Despite all of the progress the world has made in the fight for gender equality, wage gaps are still a serious problem in many countries. Israel is one of those countries, and we don’t appear to be making much progress in this department.

According to the OECD survey, women who work full-time earn 78% of what their male peers made in 2015. Even at the Equality Ministry, women still earn less than men. Israel had the fourth-widest gap among 15 surveyed countries, with the average being 86%.

Belgian women earn 97% of what their male counterparts earn. In Slovenia, it’s 95%, and in New Zealand, it’s 94%.

But Israel’s gap is wider than countries that normally score at the bottom of the OECD social and economic indicators for women. In Mexico, the gap is just 17%, and in Turkey, it’s just 7%.

Some countries, like Canada, are taking a serious stance against gender wage gaps. Ontario’s “pay transparency” bill is designed to end gender wage inequality.

“The new bill would require large companies to track information regarding compensation gaps between genders, as well as other characteristics of diversity,” a local employment lawyer explains. “The companies would then be required to disclose this information to the province.”

But Israel doesn’t seem to be making much progress in narrowing the earnings gap, which the treasury says could actually boost the GDP by 7%.

Women are more educated than they were in the past. In 2014, more women completed high school than men and more Israeli women were awarded bachelor’s degrees than the OECD average. More Israeli women are joining the labor force than in many other OECD countries.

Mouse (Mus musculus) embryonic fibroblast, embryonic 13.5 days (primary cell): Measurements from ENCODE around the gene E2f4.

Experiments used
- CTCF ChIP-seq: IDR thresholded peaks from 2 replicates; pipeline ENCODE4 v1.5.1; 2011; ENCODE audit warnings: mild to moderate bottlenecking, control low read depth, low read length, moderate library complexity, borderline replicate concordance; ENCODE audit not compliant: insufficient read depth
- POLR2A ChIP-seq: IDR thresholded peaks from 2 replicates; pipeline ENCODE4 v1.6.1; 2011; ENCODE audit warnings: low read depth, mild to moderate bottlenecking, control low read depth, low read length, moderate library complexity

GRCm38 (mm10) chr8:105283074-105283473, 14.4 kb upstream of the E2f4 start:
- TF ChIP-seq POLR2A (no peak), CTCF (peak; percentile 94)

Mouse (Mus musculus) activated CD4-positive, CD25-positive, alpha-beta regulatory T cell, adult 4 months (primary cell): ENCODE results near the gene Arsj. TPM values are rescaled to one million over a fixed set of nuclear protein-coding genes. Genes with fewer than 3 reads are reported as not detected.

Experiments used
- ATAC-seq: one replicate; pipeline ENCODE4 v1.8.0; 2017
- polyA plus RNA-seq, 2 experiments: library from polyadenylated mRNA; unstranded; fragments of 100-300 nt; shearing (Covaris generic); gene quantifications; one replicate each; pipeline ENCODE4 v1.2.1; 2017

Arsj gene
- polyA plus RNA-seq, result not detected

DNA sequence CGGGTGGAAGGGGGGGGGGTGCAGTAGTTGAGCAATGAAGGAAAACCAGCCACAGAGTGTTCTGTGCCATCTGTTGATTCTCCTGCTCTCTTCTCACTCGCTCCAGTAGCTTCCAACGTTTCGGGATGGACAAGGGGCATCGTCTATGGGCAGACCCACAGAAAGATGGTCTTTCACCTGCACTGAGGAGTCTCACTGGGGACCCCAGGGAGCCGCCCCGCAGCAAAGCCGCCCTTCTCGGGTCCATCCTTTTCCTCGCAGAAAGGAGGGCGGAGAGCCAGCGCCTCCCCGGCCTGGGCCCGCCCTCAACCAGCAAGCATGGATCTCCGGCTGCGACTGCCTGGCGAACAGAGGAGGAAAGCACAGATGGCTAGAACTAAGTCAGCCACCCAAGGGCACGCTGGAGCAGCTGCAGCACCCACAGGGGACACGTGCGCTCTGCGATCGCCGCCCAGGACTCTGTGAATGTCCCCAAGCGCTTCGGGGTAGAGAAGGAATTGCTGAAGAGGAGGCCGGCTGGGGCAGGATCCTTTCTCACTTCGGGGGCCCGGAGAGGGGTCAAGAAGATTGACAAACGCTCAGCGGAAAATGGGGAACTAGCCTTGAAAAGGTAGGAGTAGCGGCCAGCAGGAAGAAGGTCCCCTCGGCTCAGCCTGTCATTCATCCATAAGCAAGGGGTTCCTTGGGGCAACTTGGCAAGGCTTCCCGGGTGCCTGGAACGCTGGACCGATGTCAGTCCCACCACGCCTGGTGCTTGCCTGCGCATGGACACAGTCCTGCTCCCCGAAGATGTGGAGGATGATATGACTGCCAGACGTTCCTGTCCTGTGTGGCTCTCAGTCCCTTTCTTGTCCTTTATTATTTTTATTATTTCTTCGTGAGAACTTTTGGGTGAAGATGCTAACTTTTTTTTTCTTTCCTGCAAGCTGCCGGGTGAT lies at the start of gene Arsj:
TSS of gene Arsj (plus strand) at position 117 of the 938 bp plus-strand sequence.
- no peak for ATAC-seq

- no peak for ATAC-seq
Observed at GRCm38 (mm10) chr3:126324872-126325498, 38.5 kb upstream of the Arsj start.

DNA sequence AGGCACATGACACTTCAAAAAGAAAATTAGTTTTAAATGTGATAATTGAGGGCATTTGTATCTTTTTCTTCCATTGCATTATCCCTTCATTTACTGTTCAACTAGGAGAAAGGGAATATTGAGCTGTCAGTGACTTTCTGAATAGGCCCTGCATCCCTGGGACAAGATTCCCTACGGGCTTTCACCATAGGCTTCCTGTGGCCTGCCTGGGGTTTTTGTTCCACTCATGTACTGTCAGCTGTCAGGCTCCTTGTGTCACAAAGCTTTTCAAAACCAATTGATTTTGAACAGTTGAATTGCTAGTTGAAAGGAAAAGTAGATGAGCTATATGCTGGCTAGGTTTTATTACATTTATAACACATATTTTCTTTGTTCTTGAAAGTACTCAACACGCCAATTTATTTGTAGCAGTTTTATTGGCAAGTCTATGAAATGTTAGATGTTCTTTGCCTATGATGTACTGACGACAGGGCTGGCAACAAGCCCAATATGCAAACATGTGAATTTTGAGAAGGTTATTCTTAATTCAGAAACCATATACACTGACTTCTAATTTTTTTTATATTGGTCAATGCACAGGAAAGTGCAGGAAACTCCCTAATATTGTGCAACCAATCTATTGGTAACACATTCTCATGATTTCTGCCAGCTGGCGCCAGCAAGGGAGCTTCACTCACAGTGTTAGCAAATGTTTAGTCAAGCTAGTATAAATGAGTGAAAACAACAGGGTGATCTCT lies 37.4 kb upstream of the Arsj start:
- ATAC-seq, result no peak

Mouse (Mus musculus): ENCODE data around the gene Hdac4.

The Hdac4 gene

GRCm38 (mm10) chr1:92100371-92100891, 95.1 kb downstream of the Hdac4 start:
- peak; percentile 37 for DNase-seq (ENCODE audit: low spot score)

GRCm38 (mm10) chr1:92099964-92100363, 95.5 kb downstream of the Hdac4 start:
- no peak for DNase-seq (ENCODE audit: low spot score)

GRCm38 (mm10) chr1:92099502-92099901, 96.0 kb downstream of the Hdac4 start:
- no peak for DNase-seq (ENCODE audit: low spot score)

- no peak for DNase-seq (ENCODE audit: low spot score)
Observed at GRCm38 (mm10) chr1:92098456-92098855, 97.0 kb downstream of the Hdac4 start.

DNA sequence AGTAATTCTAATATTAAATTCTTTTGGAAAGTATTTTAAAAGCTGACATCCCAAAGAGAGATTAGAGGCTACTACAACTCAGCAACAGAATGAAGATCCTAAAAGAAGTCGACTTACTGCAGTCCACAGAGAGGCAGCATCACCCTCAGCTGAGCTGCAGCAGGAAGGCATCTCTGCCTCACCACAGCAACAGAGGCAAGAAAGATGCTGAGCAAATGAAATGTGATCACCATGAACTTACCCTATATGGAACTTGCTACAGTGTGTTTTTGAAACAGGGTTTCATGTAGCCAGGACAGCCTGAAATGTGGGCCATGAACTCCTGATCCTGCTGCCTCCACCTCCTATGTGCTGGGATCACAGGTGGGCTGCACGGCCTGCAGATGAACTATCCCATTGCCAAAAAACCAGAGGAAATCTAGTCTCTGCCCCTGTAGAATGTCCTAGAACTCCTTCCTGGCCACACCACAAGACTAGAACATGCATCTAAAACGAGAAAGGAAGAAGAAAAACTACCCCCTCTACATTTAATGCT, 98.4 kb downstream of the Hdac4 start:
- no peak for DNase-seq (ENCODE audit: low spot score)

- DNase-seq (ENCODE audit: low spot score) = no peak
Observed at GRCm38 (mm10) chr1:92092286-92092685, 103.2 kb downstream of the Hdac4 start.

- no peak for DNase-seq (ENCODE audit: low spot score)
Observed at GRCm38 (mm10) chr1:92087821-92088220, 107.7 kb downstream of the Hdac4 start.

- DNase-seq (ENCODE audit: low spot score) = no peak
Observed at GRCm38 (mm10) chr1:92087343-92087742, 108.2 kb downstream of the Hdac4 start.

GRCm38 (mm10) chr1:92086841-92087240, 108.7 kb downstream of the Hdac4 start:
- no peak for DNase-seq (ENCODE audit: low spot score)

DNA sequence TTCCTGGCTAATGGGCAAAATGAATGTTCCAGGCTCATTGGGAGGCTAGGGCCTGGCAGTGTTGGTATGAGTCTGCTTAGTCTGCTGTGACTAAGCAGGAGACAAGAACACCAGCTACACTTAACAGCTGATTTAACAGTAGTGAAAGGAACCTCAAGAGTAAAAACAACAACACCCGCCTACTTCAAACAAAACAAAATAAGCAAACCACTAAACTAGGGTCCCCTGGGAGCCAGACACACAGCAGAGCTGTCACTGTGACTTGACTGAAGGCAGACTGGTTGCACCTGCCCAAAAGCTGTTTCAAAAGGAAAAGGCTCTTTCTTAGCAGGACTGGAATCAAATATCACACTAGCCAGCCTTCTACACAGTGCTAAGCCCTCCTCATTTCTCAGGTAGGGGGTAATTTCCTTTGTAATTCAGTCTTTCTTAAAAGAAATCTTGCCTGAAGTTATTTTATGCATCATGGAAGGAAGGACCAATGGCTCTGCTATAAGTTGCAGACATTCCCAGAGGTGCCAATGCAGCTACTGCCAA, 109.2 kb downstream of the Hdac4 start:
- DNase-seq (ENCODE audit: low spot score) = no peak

Part of the problem is that there aren’t as many female entrepreneurs in Israel. Women also aren’t advancing in their careers. Females account for just 18.1% of corporate board directors. The average for OECD countries is 20%.

Women aren’t working as much as their male counterparts, with most working less than 60 hours a week.

In the political sphere, Israeli women only account for 26.7% of the Knesset. Iceland has a nearly gender-balanced parliament. In Mexico and Finland, 45% of legislators are women.

A greater female presence in the political sphere could help propel pay transparency laws forward and make this issue more important.

Another part of the problem is that women tend to lean towards stereotypically female-centric careers, like teaching and nursing. Only a small percentage of women are studying technology, engineering and science. These are the fields that offer substantially higher pay. In Israel, the pay in these industries is nearly double the national average.

Women account for 58% of students in undergraduate programs, but less than half of them are pursuing a career in computer science or a technology-related field.

Encouraging more women to enter careers with higher salaries could help narrow the gap, but more importantly, steps need to be taken at the government level. Israel could learn from Canada in this regard. Pay transparency laws would require companies to analyze and disclose their wage gaps.